By golly, I've found one: a major U.S. company that has increased its earnings from a year ago. Chemical giant DuPont
For the period, the company surprised us with an 11% year-on-year increase in its earnings. Those earnings grew to $409 million, or $0.45 per share, from $367 million, or $0.40 a share, for the same quarter of 2008, topping analysts' per-share expectations by a dozen cents! Sales, however, dipped 18% to $5.96 billion, from $7.30 billion last year. When comparing quarters, keep in mind last year's numbers included a $0.16-per-share hurricane-related charge.
DuPont suffered revenue reduction in all of its regions -- with Europe, the Middle East, and Africa leading the parade with a 27% drop. Nevertheless, only its Agriculture & Nutrition unit among its segments turned in a pre-tax operating loss. The negative $113 million grew from a negative $21 million in the third quarter of 2008.
Staying focused on pre-tax operating income, both Coatings & Color Technologies and Electronic & Communication Technologies were down by single digit percentages, but both were solidly positive. Performance Materials turned last year's $91 million pre-tax loss to a positive $230 million, yet it's only fair to point out that the earlier number included $216 million in hurricane-related charges. Finally, Safety & Protection dipped from $251 million to $93 million on lower demand and an impairment charge.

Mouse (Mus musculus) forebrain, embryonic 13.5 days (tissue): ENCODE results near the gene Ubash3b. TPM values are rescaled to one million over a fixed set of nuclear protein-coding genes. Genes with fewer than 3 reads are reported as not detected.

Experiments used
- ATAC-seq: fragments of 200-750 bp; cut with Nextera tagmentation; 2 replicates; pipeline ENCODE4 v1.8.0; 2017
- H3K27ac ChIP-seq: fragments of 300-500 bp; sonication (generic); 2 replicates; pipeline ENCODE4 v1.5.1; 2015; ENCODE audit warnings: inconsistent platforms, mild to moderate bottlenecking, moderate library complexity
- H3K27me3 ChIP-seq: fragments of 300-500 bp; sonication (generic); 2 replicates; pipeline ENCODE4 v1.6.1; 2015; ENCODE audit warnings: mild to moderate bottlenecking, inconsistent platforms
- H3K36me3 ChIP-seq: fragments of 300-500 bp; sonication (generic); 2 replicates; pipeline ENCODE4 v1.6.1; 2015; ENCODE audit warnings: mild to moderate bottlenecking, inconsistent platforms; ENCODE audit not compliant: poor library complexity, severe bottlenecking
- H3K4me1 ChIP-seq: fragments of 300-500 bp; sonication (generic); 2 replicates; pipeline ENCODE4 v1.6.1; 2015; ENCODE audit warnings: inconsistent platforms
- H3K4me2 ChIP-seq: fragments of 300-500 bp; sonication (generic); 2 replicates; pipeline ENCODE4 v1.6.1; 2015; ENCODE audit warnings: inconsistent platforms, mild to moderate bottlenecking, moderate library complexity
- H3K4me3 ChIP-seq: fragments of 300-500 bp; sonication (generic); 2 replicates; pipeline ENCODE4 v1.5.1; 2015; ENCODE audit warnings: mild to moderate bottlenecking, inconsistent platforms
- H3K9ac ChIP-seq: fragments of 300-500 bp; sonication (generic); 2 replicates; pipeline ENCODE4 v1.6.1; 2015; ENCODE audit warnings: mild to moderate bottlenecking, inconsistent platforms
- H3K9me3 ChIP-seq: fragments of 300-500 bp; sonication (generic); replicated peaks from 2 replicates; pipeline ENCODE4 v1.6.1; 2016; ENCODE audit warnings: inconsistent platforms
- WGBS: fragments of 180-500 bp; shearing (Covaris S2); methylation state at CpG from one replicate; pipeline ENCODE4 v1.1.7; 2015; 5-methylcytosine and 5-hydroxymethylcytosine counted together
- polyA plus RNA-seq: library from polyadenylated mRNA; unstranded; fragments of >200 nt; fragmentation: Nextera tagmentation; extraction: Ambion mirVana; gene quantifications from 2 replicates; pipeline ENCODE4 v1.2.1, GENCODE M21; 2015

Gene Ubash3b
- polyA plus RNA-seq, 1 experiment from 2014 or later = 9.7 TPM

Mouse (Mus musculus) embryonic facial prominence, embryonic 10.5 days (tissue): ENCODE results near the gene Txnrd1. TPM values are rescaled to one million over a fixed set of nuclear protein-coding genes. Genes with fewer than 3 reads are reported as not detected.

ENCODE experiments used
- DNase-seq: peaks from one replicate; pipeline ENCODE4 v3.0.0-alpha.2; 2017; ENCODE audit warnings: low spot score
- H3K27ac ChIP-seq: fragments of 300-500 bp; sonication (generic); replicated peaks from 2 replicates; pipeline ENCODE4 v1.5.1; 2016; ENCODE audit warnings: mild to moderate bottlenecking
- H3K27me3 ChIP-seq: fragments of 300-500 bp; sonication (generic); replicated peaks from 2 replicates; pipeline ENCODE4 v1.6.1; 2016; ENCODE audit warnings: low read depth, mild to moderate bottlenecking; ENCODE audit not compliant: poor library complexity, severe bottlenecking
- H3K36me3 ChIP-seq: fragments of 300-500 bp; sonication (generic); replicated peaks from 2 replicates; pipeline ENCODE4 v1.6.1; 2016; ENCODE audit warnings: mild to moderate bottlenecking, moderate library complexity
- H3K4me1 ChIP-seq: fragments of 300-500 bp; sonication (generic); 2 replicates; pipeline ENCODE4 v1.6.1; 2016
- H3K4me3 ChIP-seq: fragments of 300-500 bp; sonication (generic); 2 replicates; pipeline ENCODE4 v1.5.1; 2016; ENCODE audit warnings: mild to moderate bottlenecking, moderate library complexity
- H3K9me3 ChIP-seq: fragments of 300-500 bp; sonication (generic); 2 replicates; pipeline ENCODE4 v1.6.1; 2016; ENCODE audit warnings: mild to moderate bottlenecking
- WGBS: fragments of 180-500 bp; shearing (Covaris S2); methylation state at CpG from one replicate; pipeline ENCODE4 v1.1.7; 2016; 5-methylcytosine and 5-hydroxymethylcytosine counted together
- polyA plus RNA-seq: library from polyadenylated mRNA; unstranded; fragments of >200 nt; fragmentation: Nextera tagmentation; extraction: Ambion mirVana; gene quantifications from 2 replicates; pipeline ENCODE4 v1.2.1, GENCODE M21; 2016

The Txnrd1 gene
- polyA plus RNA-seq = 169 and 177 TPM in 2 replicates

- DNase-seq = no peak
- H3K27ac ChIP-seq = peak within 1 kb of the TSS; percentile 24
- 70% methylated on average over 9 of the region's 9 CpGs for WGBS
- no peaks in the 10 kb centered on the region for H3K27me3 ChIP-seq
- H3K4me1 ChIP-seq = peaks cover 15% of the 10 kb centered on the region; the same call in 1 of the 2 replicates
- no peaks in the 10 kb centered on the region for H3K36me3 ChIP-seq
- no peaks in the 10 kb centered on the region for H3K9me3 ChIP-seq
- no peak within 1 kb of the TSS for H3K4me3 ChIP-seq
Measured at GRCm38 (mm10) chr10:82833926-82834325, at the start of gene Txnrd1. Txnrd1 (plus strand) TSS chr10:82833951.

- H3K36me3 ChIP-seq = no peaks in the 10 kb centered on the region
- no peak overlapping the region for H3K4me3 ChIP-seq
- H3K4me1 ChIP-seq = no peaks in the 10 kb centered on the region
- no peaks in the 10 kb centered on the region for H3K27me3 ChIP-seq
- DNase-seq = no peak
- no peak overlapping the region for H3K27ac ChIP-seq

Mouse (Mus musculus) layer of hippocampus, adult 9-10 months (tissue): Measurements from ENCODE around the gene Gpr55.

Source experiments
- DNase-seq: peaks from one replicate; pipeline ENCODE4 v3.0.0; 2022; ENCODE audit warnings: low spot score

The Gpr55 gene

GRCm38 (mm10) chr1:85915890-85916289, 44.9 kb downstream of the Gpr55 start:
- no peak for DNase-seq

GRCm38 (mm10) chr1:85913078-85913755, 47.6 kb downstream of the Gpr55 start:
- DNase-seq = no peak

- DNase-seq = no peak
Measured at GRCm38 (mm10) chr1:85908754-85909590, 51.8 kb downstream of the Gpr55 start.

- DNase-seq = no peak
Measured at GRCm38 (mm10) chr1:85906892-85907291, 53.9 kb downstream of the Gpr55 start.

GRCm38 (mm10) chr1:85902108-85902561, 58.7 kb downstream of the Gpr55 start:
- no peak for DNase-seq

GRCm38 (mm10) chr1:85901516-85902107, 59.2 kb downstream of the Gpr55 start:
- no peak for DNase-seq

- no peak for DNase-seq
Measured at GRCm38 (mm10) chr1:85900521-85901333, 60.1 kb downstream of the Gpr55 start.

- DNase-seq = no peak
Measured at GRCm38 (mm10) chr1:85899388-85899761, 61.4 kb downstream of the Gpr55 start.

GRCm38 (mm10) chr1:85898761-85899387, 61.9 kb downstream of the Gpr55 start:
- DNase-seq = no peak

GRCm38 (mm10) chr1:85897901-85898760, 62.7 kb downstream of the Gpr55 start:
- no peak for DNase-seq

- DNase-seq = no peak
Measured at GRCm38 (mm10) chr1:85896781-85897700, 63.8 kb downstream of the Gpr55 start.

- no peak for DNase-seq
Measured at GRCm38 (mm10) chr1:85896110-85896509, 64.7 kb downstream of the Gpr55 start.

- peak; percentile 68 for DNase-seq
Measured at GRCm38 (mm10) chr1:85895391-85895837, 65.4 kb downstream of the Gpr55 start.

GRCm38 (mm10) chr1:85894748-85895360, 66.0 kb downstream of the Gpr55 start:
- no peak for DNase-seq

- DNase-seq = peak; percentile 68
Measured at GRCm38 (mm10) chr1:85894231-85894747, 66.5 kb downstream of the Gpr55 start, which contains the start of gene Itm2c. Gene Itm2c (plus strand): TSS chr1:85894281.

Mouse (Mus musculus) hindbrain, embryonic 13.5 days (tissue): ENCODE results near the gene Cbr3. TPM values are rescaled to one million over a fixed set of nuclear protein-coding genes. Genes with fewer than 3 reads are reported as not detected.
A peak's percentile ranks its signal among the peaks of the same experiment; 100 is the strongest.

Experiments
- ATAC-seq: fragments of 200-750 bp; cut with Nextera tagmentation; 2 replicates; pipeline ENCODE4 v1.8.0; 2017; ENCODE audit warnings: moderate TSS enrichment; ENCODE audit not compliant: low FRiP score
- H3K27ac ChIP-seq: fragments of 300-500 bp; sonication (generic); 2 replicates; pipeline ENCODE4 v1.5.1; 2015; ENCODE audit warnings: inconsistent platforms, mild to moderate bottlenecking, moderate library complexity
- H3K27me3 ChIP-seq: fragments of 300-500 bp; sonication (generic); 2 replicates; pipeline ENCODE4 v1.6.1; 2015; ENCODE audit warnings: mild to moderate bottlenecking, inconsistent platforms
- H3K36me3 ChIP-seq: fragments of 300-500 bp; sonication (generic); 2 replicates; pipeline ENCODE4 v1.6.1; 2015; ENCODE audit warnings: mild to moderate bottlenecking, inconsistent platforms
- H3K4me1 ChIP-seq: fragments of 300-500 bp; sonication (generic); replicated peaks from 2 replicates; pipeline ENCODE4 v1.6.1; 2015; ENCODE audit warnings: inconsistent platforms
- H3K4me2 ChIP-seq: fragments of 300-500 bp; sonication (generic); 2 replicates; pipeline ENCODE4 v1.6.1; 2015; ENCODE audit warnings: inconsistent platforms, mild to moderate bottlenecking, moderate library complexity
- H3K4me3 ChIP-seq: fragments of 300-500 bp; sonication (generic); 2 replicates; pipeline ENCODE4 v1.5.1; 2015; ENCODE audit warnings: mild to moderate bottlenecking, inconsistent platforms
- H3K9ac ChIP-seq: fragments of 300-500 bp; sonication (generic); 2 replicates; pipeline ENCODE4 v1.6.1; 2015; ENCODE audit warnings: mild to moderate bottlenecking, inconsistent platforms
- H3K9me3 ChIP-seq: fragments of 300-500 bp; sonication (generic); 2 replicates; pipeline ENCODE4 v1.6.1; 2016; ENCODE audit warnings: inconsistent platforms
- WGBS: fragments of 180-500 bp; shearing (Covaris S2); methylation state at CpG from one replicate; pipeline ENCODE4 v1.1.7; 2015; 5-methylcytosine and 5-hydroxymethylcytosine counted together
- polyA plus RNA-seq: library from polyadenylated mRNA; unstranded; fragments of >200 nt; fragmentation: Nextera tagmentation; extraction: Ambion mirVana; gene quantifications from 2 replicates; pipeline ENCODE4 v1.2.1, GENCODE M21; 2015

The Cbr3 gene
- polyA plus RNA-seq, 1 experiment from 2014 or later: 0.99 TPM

Were there any other things helping the quarter's earnings? Sure. Quite simply, as still-new CEO Ellen Kullman noted in the company's conference call, "we delivered $900 million in savings through the third quarter and are closing in on our $1 billion goal for the year. We remain vigilant about keeping about $750 million of these cost reductions out long term."
Looking ahead, the company revised its earnings outlook for this year to a range of $1.95 to $2.05 per share, a switch to the upper end of its earlier $1.70 to $2.10. So it appears early on that the chemical business may not have been blasted as badly as some other industries. In addition to Dow and Eastman, still waiting in the wings to report are the chemical likes of FMC
In the meantime, however, I'd urge my Foolish friends to consider pouring a beaker of DuPont shares into their portfolios.
Fool contributor David Lee Smith doesn't own shares in any of the companies highlighted above. He does, however, encourage your comments. The Motley Fool has a chemically complicated disclosure policy.